Coming together - the pattern of friendship and love
June 12, 2018
Making and keeping our connections to others remains one of the fundamental arts we learn in life. And having a stickybeak into other people's relationships is one of the fundamental past times. But if there's one thing psychologists are good at, it's identifying patterns in the way people behave. In that spirit, this model describes the process of people coming together used in the counselling office and by counsellors people-watching over coffee that's quite beautiful.
This article has been updated, but first appeared on our predecessor website, The Dirt Psychology.
Making and keeping our connections to others remains one of the fundamental arts we learn in life. And having a stickybeak into other people's relationships is one of the fundamental past times. Of course, relationships aren't a static phenomenon, which can make it hard to be nosey. But if there's one thing psychologists are good at, it's identifying patterns in the way people behave. In that spirit, Mark Knapp developed quite a beautiful model that describes the process of people coming together used in the counselling office and by counsellors people-watching over coffee.
1. Initiation: why small talk is so awkward
The initiation stage might be my favourite. It's the easiest to spot, and the most awkward by far. According to Knapp, small talk is so awkward because we aren't particularly interested in what people are saying so much as evaluating whether the other person is a threat. We spend this time feeling out whether the other person can do simple human tasks like follow social rules and scripts. Saying 'good' when someone asks how you are, regardless of your actual feelings. Asking the usual run of 'what do you do?', 'how do you know so-and-so?', and so on. He suggests that we don't care so much what the answers are which leaves us often with nothing to talk about after we've run out of our usual test questions. The initiation phase is characterised by:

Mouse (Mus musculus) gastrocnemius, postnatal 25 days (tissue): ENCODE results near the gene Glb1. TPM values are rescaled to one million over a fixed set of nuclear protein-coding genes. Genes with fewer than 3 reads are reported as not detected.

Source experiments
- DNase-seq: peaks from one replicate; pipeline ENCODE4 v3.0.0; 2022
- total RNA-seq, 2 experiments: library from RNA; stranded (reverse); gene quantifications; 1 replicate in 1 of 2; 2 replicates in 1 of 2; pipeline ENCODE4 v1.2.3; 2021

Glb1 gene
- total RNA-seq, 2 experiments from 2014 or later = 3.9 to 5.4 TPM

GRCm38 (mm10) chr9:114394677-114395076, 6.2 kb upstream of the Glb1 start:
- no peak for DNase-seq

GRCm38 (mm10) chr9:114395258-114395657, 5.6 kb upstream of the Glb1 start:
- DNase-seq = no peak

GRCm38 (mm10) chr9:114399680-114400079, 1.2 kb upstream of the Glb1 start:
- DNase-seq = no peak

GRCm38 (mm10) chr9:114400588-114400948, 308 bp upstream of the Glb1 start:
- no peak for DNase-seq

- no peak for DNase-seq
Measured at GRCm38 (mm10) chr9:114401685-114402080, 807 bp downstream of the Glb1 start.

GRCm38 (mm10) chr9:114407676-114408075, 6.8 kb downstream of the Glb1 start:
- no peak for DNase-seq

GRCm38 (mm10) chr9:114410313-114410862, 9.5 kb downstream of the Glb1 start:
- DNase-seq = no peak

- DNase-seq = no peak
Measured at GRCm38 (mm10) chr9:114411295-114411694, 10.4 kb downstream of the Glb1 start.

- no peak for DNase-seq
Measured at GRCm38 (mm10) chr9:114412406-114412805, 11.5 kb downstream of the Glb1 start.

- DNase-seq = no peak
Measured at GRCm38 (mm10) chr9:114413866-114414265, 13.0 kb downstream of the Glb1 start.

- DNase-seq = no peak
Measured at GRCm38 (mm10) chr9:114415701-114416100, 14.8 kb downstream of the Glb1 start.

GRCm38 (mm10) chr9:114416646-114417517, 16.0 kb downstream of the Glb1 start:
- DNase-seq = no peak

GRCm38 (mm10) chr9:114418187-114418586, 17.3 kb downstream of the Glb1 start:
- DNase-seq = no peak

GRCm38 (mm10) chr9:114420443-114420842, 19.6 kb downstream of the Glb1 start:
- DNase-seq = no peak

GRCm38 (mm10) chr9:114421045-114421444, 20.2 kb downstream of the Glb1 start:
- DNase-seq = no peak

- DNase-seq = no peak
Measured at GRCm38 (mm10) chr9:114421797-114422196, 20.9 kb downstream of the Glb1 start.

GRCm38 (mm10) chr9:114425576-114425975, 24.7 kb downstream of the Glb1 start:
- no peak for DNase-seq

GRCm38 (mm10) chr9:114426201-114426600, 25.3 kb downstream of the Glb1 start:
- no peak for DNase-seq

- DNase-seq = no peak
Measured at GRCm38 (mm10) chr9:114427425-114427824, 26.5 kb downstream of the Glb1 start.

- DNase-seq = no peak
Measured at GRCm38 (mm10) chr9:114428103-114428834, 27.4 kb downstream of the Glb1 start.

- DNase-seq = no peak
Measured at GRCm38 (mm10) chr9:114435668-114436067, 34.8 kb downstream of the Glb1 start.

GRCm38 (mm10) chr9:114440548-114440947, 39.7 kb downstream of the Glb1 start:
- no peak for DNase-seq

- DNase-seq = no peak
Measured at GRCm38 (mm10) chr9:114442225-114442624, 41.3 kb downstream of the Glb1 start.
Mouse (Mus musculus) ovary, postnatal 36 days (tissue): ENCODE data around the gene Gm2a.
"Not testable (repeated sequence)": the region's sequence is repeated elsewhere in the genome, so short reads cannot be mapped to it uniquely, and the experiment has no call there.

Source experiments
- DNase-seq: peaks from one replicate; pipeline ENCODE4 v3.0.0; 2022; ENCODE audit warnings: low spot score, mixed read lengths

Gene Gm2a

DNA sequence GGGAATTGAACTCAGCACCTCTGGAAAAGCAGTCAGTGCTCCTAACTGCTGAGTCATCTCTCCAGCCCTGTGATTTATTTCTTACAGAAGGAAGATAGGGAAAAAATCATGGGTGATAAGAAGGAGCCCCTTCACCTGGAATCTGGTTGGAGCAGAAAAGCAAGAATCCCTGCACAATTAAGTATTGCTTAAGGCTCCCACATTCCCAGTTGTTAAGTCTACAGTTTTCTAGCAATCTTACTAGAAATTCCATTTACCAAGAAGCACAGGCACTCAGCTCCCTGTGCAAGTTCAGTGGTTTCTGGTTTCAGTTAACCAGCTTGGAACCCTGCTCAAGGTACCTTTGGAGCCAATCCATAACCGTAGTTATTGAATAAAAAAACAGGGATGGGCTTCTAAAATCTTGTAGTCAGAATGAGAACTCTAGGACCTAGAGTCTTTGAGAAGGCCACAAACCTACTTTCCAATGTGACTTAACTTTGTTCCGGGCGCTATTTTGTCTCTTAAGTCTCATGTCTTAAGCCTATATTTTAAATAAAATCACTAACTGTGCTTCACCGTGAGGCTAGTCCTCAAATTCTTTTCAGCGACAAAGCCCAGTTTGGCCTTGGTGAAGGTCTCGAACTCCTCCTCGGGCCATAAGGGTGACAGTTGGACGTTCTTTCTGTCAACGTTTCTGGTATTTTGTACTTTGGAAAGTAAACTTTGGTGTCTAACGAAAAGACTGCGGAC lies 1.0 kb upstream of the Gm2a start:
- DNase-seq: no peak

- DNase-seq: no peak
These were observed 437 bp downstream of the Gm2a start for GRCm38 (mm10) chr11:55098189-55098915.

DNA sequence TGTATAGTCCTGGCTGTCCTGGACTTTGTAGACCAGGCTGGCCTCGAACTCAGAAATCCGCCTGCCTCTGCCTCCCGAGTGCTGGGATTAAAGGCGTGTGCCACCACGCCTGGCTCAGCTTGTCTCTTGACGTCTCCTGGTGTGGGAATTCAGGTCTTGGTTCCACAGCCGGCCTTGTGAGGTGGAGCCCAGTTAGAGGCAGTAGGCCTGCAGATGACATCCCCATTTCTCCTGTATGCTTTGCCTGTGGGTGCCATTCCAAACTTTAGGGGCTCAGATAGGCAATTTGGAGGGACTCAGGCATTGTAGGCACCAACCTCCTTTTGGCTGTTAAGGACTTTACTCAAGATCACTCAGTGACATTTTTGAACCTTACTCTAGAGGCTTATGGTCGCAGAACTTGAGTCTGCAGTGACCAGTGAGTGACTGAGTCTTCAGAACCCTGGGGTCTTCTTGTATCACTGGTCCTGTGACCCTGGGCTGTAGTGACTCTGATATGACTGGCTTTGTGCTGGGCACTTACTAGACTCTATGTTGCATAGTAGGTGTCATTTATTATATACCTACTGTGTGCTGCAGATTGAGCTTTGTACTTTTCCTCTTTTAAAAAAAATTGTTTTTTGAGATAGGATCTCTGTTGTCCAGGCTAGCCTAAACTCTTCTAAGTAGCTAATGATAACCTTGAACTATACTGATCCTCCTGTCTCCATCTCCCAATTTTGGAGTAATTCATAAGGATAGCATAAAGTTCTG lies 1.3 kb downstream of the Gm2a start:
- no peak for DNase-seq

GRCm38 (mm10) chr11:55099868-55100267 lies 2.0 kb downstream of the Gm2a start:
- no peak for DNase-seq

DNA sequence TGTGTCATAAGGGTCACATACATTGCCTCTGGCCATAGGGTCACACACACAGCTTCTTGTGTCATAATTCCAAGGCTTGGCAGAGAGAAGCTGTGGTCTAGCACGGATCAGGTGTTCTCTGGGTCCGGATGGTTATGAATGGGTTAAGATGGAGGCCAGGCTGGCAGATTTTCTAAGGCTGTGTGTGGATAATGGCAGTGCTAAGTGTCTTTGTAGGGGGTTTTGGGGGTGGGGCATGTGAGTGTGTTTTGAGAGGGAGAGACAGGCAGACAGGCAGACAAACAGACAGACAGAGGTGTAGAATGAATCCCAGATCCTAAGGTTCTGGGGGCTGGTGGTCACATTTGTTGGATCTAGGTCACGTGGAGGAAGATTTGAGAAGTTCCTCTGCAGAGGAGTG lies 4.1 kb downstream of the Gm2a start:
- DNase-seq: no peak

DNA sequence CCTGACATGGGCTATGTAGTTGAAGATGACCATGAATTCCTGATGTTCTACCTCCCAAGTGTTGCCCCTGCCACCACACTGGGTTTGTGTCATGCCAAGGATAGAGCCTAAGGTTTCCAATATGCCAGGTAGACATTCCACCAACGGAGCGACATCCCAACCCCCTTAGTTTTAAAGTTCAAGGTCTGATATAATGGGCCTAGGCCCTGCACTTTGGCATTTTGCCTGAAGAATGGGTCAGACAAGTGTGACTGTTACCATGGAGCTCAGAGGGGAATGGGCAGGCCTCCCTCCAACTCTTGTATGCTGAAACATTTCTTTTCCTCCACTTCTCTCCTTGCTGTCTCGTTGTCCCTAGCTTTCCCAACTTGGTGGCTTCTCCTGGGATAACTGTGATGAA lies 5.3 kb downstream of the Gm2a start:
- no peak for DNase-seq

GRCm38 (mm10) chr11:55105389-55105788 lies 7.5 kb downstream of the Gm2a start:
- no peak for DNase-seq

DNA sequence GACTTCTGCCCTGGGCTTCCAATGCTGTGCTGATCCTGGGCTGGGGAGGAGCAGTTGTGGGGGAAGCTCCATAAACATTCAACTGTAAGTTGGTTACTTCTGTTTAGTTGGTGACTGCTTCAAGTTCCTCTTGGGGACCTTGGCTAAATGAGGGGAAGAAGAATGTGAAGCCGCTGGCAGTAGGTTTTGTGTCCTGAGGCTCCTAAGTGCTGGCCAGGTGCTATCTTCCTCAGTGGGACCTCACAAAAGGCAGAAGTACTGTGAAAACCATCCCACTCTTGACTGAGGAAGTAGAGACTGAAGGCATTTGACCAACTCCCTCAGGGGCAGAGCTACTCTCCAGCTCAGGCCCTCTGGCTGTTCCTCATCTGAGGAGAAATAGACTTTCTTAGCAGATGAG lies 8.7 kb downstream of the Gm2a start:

- Pleasantness and politeness
- Warmth and openness, at least superficially
- An avoidance of talking about controversial topics (like politics and religion)
- A lack of idiosyncrasies – people in this stage haven’t known each other to feel out what the other person’s rules are and so develop any uniqueness to the relationships.
2. Experimenting: I'm not sure about you
This stage is where most of our relationships live. We go into more detail about the things we like to do, but many of the characteristics of the first stage remain:
- we still stay away from controversial issues
- we typically don't disclose anything that's too deep or negative about ourselves
- remnants of social scripts remain, dictating the way we act and so But we do beging to develop some little idiosyncrasies. Not many, and often superficial, but as we get more a feeling for the person, we start to develop patterns that are more or less unique. It's the start, and often the end, of something special.
3: Intensifying: I like you
This is the first stage in Knapp's model in which we see some serious relational closeness develop. People tend to really start to enjoy a relationship here. We aren't throwing caution to the wind, but we are starting to share some quite intimate things. We can start to feel comfortable stepping away from the social scripts that often constrain us, and move away from those topics of conversation that are dictated to us by society. We develop more those patterns that are unique; ways of interacting and communicating that are exclusive to the relationship. We'll still tend to interact with caution here, but that caution is born of the particular relationship rules that we have created between us. We don't want to tread on each other's toes, but don't mind bending the rules of wider society. These relationships are characterised by: